Grading for green: Two limes don't make a green

Growers with canola downgraded for green and other factors may benefit from knowing the grading rules. The Canadian Grain Commission’s Official Grain Grading Guide says:

• No.1 canola may contain up to 2% distinctly green seeds and a maximum of 5% damaged seed (including green).
• The allowable limit for No.2 is 6% distinctly green and 12% total damaged seed.
• The allowable limit for No.3 is 20% distinctly green and 25% total damaged seed.
• Anything above that is sample.

What is ‘Distinctly green’ (DGR)?

The Canadian Grain Commission has a colour guide for elevator graders to follow. Distinctly green (DGR) is a dark green throughout the whole seed. You might think of it as ‘John Deere’ green. As the Grain Grading Guide says “distinctly green tolerances are applied to crushed seeds which are a distinct green throughout.” Read the definition here.

Light green or greenish yellow seeds – sometimes called ‘limes’ – are not distinctly green and are not included in the green total. Graders can’t use rules like “two limes make one distinctly green”. If the average count from a few 100-seed crush strips is two distinctly greens and 10 limes, the sample has 2% distinctly green. Period.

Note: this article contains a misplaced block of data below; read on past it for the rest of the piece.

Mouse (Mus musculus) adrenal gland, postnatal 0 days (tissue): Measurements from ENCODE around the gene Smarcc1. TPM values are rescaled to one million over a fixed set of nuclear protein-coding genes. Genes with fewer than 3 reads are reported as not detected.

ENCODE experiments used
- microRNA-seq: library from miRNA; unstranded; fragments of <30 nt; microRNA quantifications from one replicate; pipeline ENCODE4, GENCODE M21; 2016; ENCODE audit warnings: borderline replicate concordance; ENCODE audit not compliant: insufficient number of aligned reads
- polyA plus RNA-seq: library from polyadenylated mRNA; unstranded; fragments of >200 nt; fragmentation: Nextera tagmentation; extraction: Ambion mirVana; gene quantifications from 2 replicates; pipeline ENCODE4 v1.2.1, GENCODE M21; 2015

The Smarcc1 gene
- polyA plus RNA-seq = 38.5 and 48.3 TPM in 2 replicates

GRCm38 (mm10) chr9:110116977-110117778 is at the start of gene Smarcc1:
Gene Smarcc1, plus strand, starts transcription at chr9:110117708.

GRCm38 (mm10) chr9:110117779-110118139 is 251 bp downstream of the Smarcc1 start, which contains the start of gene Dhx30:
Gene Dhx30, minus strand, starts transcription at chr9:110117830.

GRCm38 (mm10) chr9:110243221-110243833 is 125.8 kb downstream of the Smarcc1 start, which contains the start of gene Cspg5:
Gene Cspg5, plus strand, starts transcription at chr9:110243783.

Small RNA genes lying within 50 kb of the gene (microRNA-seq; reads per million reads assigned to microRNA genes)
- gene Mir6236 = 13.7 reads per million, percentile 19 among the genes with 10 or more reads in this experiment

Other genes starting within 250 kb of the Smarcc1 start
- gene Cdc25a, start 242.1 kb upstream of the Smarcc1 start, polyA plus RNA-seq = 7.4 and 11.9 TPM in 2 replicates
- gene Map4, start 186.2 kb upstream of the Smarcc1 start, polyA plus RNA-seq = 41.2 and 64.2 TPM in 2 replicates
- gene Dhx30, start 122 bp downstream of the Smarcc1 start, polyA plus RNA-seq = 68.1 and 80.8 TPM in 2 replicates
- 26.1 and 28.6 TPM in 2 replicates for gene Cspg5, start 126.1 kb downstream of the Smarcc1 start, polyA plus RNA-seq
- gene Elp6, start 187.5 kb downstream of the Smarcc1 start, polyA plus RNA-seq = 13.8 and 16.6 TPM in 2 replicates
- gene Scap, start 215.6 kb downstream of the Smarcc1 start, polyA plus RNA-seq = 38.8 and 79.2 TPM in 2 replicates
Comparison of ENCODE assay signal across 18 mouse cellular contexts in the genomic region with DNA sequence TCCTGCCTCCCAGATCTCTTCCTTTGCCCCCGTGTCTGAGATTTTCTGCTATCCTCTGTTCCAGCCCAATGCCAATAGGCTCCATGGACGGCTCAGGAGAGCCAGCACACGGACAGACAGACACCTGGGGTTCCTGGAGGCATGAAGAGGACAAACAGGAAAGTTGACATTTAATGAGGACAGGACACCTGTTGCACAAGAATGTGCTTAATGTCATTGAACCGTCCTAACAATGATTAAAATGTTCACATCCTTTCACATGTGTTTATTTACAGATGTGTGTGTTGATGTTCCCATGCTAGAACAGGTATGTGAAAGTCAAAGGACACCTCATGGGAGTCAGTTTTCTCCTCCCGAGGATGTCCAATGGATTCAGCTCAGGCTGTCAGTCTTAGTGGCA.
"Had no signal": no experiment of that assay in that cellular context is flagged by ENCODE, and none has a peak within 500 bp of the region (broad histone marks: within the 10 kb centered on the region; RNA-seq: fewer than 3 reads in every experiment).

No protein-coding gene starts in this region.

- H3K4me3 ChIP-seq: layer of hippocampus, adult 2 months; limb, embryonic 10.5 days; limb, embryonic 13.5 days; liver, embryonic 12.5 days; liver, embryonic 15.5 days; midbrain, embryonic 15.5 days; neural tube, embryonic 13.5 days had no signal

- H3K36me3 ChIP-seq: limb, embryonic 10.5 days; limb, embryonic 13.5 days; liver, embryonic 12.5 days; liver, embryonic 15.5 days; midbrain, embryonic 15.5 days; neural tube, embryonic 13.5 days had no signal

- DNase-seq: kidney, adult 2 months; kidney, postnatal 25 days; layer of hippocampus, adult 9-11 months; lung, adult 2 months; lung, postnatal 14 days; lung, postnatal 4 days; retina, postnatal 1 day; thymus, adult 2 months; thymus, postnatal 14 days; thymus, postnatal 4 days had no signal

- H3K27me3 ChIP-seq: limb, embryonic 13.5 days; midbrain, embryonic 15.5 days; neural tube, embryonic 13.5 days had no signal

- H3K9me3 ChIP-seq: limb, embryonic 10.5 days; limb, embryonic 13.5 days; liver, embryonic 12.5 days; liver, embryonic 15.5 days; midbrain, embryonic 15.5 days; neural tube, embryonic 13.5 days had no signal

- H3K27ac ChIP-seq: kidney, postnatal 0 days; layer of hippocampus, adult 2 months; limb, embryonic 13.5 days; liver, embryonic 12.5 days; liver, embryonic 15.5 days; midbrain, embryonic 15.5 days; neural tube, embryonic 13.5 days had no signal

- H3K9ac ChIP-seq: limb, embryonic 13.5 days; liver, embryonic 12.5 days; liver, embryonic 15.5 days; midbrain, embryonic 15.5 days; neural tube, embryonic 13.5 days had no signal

If a lot of seeds are lime coloured, this can factor into the overall evaluation of colour. If the overall sample does not have the “good natural colour” required for No.1, it could be dropped to a No.2. (Read the colour section in the Grain Grading Guide.)

What is ‘Damaged seed’ (DMG)?

The Canadian Grain Commission definition for “Damage” says damaged seed includes canola seeds that are: Distinctly shrunken or shriveled; badly discoloured from mould; completely and densely covered with rime; excessively weathered, sprouted, tan coloured, distinctly green, heated, insect damaged or otherwise damaged.

Damage is severe and obvious. ‘Limes’ are not considered damaged.

Want to dispute a grade?

Growers with concerns about the canola grade they have received can get a second opinion from the CGC through ‘Subject to Inspectors Grade and Dockage.‘ Producers should ask for this at the time of delivering to the elevator. The elevator will send in a sample on the producer’s behalf and both producer and elevator will receive a copy of the grade certificate, which is binding. Read more.

Shop around. For canola that is downgraded check out the discount schedules with a variety of buyers. Different delivery points may have different discounts for lower grades depending on the specific downgrading factors and their costs for additional handling, blending or processing to meet their customers’ tolerances.

Further reading:

Canadian Canola Growers Association “Know your colours” factsheet
Companies that buy high-green canola